Join Bill Shander for an in-depth discussion in this video The big idea, part of Designing a Data Visualization.
- Coming up with a new project, for me, is really just thinking about what it is that I want to think about. So for this project I decided to start off small. If you look at this picture, you see that little white, sort of light-colored speck in the right-hand side of the picture, in the middle of that brown band? That's Earth. This picture was taken by Voyager 1 spacecraft from about six billion kilometers from Earth in 1990. It's small, right? I was thinking very small. I only decided that I just wanted to investigate what is the best country on Earth.
Small, right? Of course, the idea of the best of anything is completely subjective, and ridiculous. I needed to define what I meant by that, and I figured I would focus on the best country to be born and to live in as a human. Still may be sort of a big idea, but it's containable, right, I can sort of figure how to define what that means. A lot of people have done a lot of thinking about this subject, and are measuring different things to get to answers. So for instance there's this website, the Happy Planet Index, and their tag line, or one of the ways they define it, is that this is leading global measure of sustainable well-being, so very focused on sustainability.
They take some data from polling, and from a source that I'm not familiar with, so I decided I wasn't too sure whether this was something I wanted to work on, but it's an interesting website, and interesting data, for sure. Then there's this website, the OECD Better Life Index, from the Organization of Economic Cooperation and Development. This measures a lot of different things, but for a much more limited set of countries, only OECD countries. So, once again, really interesting information, this particular visualization project is pretty interesting as well, but I really wanted to look at every country in Earth, so this was too limiting for me.
So as I was looking for data to work with, I pretty quickly came across the UN, and decided that that was gonna be the source for the information that I needed. The UN obviously being the most global of global organizations, very trusted resource for data, they also happen to have something that they call Human Development Reports. And so what's human development? So human development is, as it says here, about expanding the richness of human life, rather than simply the richness of the economy in which human beings live. It's an approach that's focused on people and their opportunities and choices.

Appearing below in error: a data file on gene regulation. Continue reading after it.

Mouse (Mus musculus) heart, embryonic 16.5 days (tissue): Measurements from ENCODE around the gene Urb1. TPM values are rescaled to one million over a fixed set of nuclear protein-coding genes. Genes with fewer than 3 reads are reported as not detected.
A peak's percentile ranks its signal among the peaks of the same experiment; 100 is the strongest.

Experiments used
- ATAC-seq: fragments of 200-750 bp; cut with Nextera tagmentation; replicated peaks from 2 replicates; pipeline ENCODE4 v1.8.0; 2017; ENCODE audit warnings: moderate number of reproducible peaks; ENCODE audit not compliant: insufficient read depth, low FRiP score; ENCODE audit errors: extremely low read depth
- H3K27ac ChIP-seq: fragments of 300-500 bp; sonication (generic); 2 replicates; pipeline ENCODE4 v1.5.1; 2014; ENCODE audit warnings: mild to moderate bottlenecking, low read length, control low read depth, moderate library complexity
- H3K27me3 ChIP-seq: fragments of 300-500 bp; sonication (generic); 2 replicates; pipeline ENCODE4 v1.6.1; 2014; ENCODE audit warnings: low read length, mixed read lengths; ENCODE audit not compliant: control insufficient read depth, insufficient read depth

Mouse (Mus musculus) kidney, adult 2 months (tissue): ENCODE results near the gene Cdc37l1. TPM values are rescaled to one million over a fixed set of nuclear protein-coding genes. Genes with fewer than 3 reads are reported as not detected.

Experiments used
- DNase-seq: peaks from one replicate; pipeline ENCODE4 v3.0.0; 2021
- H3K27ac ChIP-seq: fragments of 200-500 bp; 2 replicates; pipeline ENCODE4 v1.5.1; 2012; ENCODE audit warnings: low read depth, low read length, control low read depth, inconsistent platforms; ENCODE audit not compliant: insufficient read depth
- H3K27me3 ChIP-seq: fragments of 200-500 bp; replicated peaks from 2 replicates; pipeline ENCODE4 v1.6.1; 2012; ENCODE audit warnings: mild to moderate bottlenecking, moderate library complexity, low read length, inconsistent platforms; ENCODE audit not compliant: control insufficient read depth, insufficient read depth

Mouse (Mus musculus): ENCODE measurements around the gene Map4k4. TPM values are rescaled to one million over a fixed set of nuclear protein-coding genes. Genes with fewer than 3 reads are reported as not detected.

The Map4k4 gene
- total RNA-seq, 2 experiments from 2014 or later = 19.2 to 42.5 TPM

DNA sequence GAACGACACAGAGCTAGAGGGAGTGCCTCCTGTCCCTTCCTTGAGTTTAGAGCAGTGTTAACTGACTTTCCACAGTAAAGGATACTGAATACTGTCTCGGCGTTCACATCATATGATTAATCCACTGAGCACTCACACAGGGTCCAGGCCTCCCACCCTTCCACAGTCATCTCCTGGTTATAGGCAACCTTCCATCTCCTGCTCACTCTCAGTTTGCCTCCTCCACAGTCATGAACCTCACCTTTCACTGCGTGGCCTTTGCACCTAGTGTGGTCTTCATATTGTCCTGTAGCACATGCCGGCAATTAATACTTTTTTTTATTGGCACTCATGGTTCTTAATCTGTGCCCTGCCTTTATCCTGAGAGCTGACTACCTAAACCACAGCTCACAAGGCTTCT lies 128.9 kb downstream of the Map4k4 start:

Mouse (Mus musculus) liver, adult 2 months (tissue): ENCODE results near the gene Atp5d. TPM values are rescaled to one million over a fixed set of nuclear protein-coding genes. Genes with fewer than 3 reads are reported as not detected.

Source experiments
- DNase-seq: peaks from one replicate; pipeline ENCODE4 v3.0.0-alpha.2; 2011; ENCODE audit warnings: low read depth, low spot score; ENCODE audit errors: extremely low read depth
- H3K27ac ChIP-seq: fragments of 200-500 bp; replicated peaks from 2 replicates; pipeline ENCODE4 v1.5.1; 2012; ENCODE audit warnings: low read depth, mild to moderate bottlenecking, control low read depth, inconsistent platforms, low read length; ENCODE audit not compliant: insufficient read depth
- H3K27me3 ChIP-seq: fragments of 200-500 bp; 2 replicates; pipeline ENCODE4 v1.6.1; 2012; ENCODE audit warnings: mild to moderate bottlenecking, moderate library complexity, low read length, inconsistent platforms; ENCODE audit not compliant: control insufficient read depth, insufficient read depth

So frequently these days we measure countries by their GDP, just their economic output, but like in Bhutan, when they're trying to measure their happiness index, how happy are people, this is pretty similar. What are the opportunities available to people in certain countries? So this is really exactly what I needed, I needed a very trusted, reliable, global source, an interesting data set to measure where is the best place to be as a human being on Earth. So, what is the actual Human Development Index? Well it is the single number that they use in order to make up these reports, it's sort of where these reports come from.
And the Index, if I go into the Data section, is really made up by a bunch of things, but primarily, the Human Development Index and its components, as available in this table of data right here, really comes down to just three things. Human development is measured by life expectancy in each country, by the educational opportunity in each country, which is, actually sort of starts at, is these two numbers, as well as the gross national income per capita. So those three things, life expectancy, education, and income, are all sort of factored into this one overall Human Development Index score, HDI score.
You'll also notice that I'm using data that's available to me right now on the UN's website, so it is numbers from 2013, some of it's from 2012, this was all the data used in the 2014 version of the Human Development reports. So of course you might be using with more up-to-date data, it should be in the same format, and should be easy to work with, in just the same way as we're doing today in this course. You should be able to follow along, and work with the data from the current website. If not, we have of course, the source data available for you in the exercise files tab on this page.
The UN Human Development Index used in this course is a perfect example: a composite number used to rank countries on how well they're doing across a range of measures (such as health, wealth, and education). Instructor Bill Shander shows how to make this index data tangible and approachable by imagining the story and visual approach first. He then builds the design in Adobe Illustrator, capitalizing on some automation and scripting abilities the program offers. Start watching for unique insights into the entire data visualization process.
- Working with the data
- Sketching and wireframing your design
- Roughing out the visual design components
- Manually creating the design in Illustrator
- Using Illustrator scripting to improve accuracy, speed, and repeatability
- Designing callout boxes, legends, labels, and more